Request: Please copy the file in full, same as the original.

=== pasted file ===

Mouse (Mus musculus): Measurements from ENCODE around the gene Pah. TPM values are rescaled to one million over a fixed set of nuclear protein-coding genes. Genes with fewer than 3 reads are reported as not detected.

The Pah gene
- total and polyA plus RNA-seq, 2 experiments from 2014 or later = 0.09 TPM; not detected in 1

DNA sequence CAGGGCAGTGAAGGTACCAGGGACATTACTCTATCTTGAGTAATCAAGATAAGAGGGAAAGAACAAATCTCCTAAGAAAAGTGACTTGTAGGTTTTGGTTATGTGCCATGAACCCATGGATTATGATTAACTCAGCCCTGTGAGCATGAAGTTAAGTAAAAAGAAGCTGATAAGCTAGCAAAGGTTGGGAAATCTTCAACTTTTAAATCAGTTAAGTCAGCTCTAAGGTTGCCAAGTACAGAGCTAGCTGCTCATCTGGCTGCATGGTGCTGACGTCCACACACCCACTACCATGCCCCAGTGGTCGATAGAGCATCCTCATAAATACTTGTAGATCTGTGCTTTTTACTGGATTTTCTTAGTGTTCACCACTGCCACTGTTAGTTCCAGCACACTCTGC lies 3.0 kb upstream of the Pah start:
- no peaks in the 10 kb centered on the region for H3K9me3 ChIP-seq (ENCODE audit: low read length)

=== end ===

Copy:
Mouse (Mus musculus): Measurements from ENCODE around the gene Pah. TPM values are rescaled to one million over a fixed set of nuclear protein-coding genes. Genes with fewer than 3 reads are reported as not detected.

The Pah gene
- total and polyA plus RNA-seq, 2 experiments from 2014 or later = 0.09 TPM; not detected in 1

DNA sequence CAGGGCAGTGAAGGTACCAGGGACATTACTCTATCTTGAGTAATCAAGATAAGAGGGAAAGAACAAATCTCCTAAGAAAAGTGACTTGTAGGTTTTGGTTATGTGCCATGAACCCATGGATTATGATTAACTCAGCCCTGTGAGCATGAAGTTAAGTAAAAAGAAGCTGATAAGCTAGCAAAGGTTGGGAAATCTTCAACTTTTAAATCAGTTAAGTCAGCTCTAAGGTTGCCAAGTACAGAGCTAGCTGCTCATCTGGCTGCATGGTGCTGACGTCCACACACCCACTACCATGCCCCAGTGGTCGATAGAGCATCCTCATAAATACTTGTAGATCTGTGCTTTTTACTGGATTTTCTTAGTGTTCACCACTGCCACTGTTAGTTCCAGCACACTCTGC lies 3.0 kb upstream of the Pah start:
- no peaks in the 10 kb centered on the region for H3K9me3 ChIP-seq (ENCODE audit: low read length)